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TAMPA, Fla. (WFLA) — Hurricane Fiona slammed the Dominican Republic with heavy rain and high winds on Monday, one day after it made landfall and brought devastating damage to Puerto Rico.

The National Hurricane Center said Monday that Puerto Rico, which still hasn’t fully recovered from Hurricane Maria in 2017, is still experiencing “catastrophic flooding” in the wake of Fiona. The hurricane made landfall in Puerto Rico Sunday afternoon and knocked out power for the entire island.

Fiona strengthened to a Category 2 hurricane on Monday with maximum sustained wind speeds of 100 mph, according to a 5 p.m. advisory from the NHC. The storm started moving away from the islands and into the Atlantic, and is forecast to continue moving to the northwest. It’s expected to make a turn to the north and northeast in the coming days and will likely become a major hurricane by Wednesday, according to the NHC.

People living along the Gulf Coast and the East Coast of the United States have kept a close eye on Fiona’s track, and many Floridians have asked if the storm will have any impact on weather in the Sunshine State.

Will Fiona impact the US?

Fiona is not expected to make any kind of landfall or even get close to the contiguous United States. The latest track from the NHC has the storm staying well off the East Coast as it moves north in the Atlantic.

Because Fiona is staying so far off the coast, forecasters do not anticipate any kind of rain or wind impacts to the United States from the storm.

The NHC has, however, warned about potential surf impacts along the East Coast. Swells generated by the storm are impacting the islands and will continue to spread across the Atlantic, according to the NHC. The latest advisory from the NHC said swells could impact the East Coast through the midweek and “could cause life-threatening surf and rip current conditions.”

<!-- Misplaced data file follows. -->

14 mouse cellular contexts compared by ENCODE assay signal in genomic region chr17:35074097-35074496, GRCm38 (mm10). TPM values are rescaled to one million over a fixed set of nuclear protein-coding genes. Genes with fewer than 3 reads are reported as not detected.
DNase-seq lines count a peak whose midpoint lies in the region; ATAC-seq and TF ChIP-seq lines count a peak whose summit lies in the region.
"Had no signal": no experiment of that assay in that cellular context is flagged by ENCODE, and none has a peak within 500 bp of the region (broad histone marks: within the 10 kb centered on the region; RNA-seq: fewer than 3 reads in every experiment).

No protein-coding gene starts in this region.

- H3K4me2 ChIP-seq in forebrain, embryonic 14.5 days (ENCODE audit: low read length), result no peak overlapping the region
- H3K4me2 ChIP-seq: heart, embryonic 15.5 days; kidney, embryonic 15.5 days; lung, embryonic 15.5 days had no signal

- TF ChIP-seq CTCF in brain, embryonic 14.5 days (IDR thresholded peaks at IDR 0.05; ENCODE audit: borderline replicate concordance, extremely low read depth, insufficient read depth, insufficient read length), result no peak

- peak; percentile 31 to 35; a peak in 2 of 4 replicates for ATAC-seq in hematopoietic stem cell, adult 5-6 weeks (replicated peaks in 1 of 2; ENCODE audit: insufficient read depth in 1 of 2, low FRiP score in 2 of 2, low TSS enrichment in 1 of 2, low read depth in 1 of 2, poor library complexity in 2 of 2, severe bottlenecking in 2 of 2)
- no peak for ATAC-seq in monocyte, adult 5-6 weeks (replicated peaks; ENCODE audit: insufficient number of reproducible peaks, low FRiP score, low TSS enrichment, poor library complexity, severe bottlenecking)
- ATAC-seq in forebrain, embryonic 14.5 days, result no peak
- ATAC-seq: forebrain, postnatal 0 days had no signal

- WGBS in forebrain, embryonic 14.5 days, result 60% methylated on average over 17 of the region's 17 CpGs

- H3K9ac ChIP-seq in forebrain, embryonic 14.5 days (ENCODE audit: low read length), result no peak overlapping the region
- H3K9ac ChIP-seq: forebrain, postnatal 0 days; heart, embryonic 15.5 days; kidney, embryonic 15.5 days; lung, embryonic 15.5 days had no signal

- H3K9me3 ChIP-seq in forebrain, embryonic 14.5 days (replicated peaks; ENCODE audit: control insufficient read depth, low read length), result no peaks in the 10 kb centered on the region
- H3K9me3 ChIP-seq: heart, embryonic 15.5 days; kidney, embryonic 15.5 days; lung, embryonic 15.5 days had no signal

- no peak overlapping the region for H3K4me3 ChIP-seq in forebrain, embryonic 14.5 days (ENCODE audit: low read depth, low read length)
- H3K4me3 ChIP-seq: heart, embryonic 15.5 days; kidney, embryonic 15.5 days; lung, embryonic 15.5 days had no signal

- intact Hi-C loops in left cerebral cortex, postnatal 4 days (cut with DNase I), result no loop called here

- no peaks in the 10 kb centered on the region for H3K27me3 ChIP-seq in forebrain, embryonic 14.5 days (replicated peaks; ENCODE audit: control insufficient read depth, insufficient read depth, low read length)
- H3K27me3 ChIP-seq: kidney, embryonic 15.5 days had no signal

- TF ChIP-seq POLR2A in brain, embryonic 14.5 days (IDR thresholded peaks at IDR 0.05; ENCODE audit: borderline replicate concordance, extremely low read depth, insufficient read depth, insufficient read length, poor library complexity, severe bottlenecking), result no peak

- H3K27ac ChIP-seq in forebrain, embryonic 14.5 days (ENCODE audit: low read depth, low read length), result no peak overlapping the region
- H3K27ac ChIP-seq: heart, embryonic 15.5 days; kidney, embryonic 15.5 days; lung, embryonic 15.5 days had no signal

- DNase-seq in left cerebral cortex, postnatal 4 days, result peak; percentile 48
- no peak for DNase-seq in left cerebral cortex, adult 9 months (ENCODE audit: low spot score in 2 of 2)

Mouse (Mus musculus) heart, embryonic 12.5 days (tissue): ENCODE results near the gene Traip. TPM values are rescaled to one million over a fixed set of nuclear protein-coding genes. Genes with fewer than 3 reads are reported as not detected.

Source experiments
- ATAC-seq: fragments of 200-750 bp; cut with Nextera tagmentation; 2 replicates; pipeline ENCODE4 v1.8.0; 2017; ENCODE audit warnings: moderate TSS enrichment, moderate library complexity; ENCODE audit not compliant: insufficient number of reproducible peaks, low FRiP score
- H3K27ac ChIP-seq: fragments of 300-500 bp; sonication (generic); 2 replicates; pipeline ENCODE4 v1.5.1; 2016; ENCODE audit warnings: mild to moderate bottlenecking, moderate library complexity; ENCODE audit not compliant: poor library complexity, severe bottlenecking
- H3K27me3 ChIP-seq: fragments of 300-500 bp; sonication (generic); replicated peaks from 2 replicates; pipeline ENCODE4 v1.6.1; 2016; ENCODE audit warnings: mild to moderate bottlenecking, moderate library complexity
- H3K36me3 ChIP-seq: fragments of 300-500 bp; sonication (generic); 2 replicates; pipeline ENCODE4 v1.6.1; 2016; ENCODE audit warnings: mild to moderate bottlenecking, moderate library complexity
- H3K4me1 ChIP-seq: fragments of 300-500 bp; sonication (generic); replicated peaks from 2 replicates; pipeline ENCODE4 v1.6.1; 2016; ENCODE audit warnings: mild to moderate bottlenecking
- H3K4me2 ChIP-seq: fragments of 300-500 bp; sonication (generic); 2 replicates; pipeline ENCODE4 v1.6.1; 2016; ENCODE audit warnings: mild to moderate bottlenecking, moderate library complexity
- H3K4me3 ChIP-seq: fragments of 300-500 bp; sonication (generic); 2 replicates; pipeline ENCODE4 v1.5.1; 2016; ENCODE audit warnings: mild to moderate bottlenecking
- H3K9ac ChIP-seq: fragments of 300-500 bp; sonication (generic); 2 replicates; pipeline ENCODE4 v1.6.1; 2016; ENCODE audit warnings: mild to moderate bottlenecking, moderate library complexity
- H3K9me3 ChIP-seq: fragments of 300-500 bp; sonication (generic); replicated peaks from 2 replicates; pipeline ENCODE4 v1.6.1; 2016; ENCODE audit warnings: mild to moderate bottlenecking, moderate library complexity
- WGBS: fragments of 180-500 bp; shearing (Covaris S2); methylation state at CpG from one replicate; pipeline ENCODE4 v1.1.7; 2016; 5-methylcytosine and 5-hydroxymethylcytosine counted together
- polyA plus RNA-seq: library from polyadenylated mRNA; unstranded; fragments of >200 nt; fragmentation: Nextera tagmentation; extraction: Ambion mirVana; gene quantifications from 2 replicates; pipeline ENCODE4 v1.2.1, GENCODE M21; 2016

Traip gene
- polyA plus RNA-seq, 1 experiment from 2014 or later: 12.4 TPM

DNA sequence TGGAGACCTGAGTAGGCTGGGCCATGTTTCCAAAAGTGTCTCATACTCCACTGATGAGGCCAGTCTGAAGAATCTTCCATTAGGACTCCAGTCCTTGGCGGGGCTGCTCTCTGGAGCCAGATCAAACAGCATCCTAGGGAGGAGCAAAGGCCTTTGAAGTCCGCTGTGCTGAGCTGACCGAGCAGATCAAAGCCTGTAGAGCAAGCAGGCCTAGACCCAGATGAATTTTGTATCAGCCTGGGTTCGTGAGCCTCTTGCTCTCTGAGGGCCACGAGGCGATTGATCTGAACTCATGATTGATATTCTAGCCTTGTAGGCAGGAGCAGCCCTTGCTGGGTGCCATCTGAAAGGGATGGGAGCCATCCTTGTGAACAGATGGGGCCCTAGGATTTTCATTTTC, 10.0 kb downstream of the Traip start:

Wave height forecast for swells caused by Hurricane Fiona (Max Defender 8)

“No major impacts are expected here in the U.S. from Fiona. However, life threatening rip currents are possible along the eastern U.S. coast,” Max Defender 8 Meteorologist Eric Stone said. “Waves along the coast of eastern Florida and Georgia are expected to be between 4 and 6 feet with 5 to 8-foot waves expected along the Carolinas late this week.”

A hazardous weather outlook from the National Weather Service said boating conditions could also become hazardous once the swells from Fiona reach the Atlantic. It will be important to keep an eye out and check the marine forecast before heading out on the water.

The only other impact Fiona will have on weather in the Tampa Bay area is bringing drier air. According to a tweet from the NWS in Tampa Bay, Fiona’s movement will bring some drier air to the area with lower rain chances starting Wednesday.

“High pressure will build into our area Wednesday, which will keep things much drier Thursday into Friday,” Stone said. “This will also help keep Fiona from making its way near Florida.”

What else are we tracking in the tropics?

In addition to Hurricane Fiona, the NHC is also keeping an eye on two disturbances for any potential development.

The first is an area of low pressure over the central Atlantic that could see some slow development in the coming days. However, the NHC said conditions will be less favorable later this week for any further development.

“It has a 30 percent chance to develop but it’s so far north that we don’t have anything to worry about with that one,” Max Defender 8 Meteorologist Rebecca Barry said.

The second area being monitored is a tropical wave in the central Atlantic that’s several hundred miles east of the Windward Islands. In an outlook issued Monday afternoon, the NHC said gradual development is possible in the coming days as the system moves toward the Windward Islands. It’s then forecast to move over the eastern Caribbean Sea over the weekend.

“It’s one that we’re watching a little bit more carefully,” Barry said. “It only has a 20 percent chance to develop but as it enters the area just north of Trinidad and Tobago is when we expect it to start to develop. The formation in that zone is one of the reasons we’re watching it because storms that form in those areas typically do make their way closer to the Gulf.”

Right now, it’s too early to tell exactly where that disturbance would head if it develops.

“By the end of this week, we may have a center of rotation and some formation – and at that point, the forecast models have something to zero in on,” Barry added. “That’s the point when we would see the quality of the information and the quality of the forecast improve for the system and give us a better idea of where it may end up.”